Earlier this week, I was having a discussion with my pal, Jon Corripo on collaboration and teams. He asked me if I knew of the X Games and how those athletes worked. Boy, do I know the X Games! We have taken many trips to the X Games, to watch Moto X when my son was younger and the skate competitions as he got older. When Jon brought it up, I had many flashbacks and "ahas".
My son has been a skater for about 10 years. I remember I was really sad when he decided to quit baseball for skating. He was a great ball player and I really wanted him to be a part of a team. But, he was not happy playing ball, and found his passion in skating. I spent close to 8 years carting him and his friends around to different skate parks, skate spots and skate competitions. As I watched these kids interact, I remember a "switch flip" moment. Although these kids weren't on a "team", they were the epitome of a team. I remember pointing this out to Trevor, the many times we watched Pro Skateboard Competitions.
Here is what I learned from the Skater Nation (both professionals and amateurs)
1. Egos are checked at the door: As with anything, there are some people who excel at some things, more than others. But what I have witnessed in these skaters, it doesn't matter. They have a culture where they all treat each other the same. Feelings don't get hurt when someone is better at something. No one gets mad, when another gets recognition. There are no grudges, if someone gets some extra attention. The professional skaters that my son and I have met are some of the most humble guys I know. They do not hesitate to interact, help or encourage their fans or peers.
2. Everyone has his/her own strengths: It is interesting when you sit back and watch skaters. At first glance, to the layman's eyes, they all look the same. Flipping boards, jumping, grinding. But as you get to understand it all a bit better, you see that everyone has their own style and their own strength. Each individual is doing their own thing AND helping others along the way. They want their friends to excel as well, so they teach, coach and encourage each other to grow.
3. They all encourage each other: I really noticed this one during competitions, especially in the Pros. Anytime someone did a "run" or trick, all of the others would clap and cheer them on. They weren't paying attention to the scores to see who was better. They are not "score keepers". After every run, the skater would come back and get hi-fives or hugs from the others. During professional competitions, the camera would often pan onto the other "competitors'" faces during a run, and we would see the emotion on their faces. You would see happiness when their peers were successful and sadness during a fail. So although, they were technically, competing against each other, they worked more like a team than I have seen most teams work. It was quite fascinating.
4. They push each other: I noticed this one when my son skated with his friends (or even strangers). The thing about skating, you really need to have persistence and grit. You need the will to keep pushing forward because you will have many fails and many falls. What these skaters do, is they push each other. It may be in the form of playful teasing or a fun game of "one upsmanship"; but it is all for the purpose of helping each other grow. It is not adversarial by any means, it is quite the opposite. It is never a real competition. They rally around each other for the greater good.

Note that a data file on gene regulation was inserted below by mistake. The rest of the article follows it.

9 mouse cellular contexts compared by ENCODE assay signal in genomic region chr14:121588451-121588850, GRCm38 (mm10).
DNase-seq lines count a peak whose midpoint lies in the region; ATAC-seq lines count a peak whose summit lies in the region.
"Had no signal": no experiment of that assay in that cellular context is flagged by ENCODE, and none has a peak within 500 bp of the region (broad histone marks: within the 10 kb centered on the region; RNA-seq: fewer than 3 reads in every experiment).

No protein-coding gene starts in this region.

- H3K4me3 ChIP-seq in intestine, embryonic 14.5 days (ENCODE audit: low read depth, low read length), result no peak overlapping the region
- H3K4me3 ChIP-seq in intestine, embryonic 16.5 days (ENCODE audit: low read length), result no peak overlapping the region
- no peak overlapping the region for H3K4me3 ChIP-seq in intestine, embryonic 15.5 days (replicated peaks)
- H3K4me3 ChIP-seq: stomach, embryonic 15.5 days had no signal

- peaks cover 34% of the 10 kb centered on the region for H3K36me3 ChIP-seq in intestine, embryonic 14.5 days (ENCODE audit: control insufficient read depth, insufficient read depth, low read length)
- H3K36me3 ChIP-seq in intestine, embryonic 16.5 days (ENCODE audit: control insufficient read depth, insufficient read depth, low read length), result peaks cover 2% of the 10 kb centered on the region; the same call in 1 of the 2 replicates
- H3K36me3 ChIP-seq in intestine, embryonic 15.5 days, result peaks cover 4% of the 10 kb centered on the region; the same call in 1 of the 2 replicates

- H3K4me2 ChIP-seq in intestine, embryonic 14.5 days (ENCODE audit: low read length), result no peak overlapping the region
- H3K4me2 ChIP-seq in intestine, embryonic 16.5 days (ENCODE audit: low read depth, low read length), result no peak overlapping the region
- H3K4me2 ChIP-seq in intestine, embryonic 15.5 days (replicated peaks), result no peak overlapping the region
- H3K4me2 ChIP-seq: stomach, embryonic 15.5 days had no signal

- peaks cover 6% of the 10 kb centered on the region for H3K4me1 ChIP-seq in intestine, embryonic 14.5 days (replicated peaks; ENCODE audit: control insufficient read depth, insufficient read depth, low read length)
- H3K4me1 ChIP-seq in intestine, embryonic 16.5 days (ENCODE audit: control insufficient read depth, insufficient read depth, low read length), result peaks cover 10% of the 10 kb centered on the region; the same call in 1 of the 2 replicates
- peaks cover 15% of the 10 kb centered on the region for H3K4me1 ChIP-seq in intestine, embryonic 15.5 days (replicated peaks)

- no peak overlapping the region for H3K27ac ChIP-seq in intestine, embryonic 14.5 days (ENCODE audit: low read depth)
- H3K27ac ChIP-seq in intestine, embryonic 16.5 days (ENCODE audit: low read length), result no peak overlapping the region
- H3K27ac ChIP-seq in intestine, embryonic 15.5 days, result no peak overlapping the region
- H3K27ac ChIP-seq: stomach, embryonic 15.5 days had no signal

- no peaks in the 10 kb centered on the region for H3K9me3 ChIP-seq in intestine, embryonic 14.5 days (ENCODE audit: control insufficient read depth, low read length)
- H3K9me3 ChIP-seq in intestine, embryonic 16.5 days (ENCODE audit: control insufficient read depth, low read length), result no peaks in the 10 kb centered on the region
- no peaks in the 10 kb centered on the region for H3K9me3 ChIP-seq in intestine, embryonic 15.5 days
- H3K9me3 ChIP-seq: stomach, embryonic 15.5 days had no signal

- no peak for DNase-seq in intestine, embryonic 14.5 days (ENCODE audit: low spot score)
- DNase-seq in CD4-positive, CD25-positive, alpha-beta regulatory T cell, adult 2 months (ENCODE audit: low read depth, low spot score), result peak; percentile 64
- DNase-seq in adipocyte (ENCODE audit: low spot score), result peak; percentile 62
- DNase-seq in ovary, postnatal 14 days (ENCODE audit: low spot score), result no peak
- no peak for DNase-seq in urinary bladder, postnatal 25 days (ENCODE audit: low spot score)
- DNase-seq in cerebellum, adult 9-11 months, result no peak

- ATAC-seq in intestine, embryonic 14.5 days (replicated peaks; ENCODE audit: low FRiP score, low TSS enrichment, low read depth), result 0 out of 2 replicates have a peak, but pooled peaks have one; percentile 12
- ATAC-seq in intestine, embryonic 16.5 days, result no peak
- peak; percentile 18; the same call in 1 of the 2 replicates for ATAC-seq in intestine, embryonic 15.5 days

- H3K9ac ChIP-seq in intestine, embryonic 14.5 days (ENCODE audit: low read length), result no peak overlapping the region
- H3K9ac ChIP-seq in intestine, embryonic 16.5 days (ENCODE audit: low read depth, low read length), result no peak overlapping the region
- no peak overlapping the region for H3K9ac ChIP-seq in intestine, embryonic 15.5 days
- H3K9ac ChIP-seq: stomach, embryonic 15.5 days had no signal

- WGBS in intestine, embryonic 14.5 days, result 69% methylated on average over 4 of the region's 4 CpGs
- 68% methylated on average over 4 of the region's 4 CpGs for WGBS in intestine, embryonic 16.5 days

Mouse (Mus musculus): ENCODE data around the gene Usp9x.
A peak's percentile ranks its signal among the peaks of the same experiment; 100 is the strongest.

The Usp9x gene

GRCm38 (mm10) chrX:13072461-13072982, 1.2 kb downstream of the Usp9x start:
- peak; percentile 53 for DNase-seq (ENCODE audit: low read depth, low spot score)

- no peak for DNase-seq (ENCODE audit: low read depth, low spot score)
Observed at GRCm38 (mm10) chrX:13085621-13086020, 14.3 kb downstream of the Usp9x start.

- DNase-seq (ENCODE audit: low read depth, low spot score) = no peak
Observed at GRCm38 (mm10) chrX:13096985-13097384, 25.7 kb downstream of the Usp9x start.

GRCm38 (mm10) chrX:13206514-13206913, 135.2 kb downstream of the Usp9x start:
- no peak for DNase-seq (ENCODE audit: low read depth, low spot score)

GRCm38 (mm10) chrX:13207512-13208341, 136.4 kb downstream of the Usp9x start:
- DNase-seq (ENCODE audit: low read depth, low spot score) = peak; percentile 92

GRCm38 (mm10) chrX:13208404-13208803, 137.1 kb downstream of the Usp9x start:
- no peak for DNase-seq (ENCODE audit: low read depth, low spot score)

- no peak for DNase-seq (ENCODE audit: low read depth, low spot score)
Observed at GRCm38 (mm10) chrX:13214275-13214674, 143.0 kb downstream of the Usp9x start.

5: They offer support: I used to think that skating wasn't a sport and definitely not a team sport. Boy was I wrong. It is not only exhausting physically, but mentally. In such a situation, it is important to have a tribe. What I have seen is that these skaters are always there for each other. To pick each other up (literally and figuratively) when they fall. When one feels like giving up, another is there to offer support. When one of them gets hurt, and can no longer skate, he still goes out and supports. You hear a lot of positive encouragement in the skate park (with some cuss words thrown in), but they are there for each other.
6: They celebrate each other: I love this one. When the pro skaters are interviewed, they ALWAYS give compliments to their "competitors" (who are more like team mates). They don't ever try to hold each other back, they do the opposite...they try to propel each other forward...through words, actions and attitudes.
7: Each individual is allowed to create their own path: Not one of these skaters is doing the exact same thing, in the exact same way. They create their own path based on their specific passions, strengths, purposes, goals. And that's ok! They hone their craft, in their way and it will look different...but that does not mean that anyone is trying to "pull ahead" or promote themselves further. It just means they are on a different journey, and that should be celebrated.
Who would have thought that a culture, that can have such a negative connotation, is actually probably one of the most functional systems I have witnessed. What if every team could work under these7 tenants? Maybe we wouldn't have to read books, articles, blogs about the dysfunctions of teams. A team should work together, but also should encourage and support each other as individuals. A team should not hold any one member back, and all should feel free to pursue their own passions, while still working within the team. I do believe we are all better together, and I believe the above lessons can help us all shine.
Mother, teacher, TOSA, GCE Level 1 & 2, Encourager of others.
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